Regarding “We hang on to it,” Dec. 3, Page 17:

I am glad you began to tackle the long and challenging history of the Native American experience and Catholicism. I encourage your paper to continue to write on this topic.

I did find it frustrating to hear some Native Catholics say their peers need to heal, move on and forgive. It is as if the onus is on Native people to work through the tragedies and traumas that befell them and that continue to be re-lived today.

Catholics have a chance to get this Native abuse scandal right, but so far I have seen little to make me think that this tragedy will be handled differently from others. The numbers of Native children who were abused or experienced cultural genocide far outweigh those from predominately white churches that were abused. The church responded, eventually, by paying massive settlements to these mostly white survivors. What is there for the brown survivors who experienced not only physical and sexual torment but cultural annihilation up until the 1990s and beyond?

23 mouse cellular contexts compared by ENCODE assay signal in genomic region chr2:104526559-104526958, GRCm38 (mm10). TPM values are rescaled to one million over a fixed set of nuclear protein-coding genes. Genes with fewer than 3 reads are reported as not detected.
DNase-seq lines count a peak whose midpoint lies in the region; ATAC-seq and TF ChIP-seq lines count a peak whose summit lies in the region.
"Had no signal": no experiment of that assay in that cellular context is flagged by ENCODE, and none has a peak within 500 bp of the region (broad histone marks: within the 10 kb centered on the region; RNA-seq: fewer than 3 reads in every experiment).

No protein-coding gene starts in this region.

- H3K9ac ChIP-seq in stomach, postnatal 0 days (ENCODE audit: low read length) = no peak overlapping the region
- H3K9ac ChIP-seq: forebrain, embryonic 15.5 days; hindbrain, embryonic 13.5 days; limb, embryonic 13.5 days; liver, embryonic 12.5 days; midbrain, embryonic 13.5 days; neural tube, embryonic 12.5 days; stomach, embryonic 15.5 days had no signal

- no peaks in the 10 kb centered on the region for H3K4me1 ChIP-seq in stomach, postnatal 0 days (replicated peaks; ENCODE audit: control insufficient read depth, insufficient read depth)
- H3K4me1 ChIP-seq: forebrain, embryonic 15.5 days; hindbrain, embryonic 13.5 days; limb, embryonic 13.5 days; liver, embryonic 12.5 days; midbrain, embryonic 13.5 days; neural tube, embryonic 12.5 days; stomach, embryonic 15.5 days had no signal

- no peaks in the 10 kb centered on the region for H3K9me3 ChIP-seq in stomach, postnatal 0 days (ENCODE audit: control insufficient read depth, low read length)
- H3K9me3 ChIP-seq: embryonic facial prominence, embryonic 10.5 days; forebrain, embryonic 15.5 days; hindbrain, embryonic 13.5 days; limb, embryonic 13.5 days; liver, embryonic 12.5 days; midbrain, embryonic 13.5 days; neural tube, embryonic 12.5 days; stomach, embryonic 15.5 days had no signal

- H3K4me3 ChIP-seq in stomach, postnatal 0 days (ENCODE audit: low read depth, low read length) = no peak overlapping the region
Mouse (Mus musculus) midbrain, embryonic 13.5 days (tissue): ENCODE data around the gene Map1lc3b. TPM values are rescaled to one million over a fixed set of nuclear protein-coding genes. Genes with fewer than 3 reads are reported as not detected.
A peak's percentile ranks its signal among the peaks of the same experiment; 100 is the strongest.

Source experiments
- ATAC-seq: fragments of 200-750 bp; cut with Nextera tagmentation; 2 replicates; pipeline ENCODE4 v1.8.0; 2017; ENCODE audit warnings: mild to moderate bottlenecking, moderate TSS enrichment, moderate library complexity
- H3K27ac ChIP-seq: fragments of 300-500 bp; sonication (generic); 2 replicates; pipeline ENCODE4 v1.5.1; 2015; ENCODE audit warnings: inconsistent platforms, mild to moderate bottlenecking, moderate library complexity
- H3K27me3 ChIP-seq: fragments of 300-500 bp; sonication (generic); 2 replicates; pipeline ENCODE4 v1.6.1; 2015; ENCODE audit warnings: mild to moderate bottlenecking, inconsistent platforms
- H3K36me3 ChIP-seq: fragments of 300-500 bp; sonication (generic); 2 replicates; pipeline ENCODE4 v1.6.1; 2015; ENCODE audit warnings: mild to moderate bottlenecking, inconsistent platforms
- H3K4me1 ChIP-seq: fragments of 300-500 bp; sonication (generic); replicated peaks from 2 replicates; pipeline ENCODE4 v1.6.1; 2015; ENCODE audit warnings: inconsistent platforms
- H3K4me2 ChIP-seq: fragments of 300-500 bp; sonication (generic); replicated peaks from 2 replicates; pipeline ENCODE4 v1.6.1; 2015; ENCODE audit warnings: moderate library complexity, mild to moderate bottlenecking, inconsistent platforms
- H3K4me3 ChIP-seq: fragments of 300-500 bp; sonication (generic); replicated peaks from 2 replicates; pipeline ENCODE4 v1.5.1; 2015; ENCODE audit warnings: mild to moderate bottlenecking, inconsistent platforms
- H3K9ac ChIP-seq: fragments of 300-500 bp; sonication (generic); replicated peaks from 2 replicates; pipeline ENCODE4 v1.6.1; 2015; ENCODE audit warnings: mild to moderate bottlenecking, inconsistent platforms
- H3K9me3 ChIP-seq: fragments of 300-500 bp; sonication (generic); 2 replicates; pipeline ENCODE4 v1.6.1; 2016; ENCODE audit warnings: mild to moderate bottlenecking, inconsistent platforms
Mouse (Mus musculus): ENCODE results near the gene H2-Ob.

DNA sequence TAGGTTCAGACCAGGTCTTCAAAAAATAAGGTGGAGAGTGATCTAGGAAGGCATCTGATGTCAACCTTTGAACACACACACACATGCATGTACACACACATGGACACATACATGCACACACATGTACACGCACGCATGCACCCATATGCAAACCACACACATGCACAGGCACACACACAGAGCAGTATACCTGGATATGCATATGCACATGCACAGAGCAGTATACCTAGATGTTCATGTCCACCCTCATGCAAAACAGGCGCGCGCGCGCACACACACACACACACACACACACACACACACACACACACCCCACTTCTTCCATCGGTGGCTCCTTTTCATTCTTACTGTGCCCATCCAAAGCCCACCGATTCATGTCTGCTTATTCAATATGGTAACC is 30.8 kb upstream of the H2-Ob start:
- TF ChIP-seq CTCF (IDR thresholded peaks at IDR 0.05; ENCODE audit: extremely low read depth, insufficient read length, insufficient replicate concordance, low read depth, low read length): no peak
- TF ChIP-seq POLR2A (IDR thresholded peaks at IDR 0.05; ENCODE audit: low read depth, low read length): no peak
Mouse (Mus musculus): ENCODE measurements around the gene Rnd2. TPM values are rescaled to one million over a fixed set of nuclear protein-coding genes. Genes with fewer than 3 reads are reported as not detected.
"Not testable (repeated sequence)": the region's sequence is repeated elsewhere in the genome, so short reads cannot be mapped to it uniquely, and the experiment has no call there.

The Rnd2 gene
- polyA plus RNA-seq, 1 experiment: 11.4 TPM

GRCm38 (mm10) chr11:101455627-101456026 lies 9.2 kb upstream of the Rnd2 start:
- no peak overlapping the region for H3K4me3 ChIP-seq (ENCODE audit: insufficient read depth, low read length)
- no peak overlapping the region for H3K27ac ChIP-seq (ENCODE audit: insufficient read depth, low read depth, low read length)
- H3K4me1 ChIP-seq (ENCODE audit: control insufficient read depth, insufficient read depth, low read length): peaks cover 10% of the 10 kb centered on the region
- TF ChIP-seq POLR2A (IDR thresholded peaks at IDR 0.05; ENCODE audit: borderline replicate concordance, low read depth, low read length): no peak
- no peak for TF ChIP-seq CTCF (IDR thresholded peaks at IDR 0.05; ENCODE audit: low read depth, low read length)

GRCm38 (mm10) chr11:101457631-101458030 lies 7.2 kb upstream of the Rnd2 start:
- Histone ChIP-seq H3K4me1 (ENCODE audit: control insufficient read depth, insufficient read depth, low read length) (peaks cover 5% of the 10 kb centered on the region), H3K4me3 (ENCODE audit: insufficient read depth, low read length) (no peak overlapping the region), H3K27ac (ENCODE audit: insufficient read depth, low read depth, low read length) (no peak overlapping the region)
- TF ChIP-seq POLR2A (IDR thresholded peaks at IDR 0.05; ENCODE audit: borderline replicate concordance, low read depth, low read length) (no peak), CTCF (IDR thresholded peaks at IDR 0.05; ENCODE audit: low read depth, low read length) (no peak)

Canada is much further along in its investigations. To date there have been more than 1,300 bodies discovered at Canadian schools. So many families reported missing children that we only can imagine what will be discovered.

Will our church do the right thing? Will our church apologize? Will our church give Native Catholics a reason to stay by sharing, honoring, and teaching traditions?

It is not the Natives who need to focus on forgiveness but Catholics who need to steadfastly seek repentance for our past and our continued complicity with the present and failing to change our course toward the good.

Sarah Falcon

Northeast Portland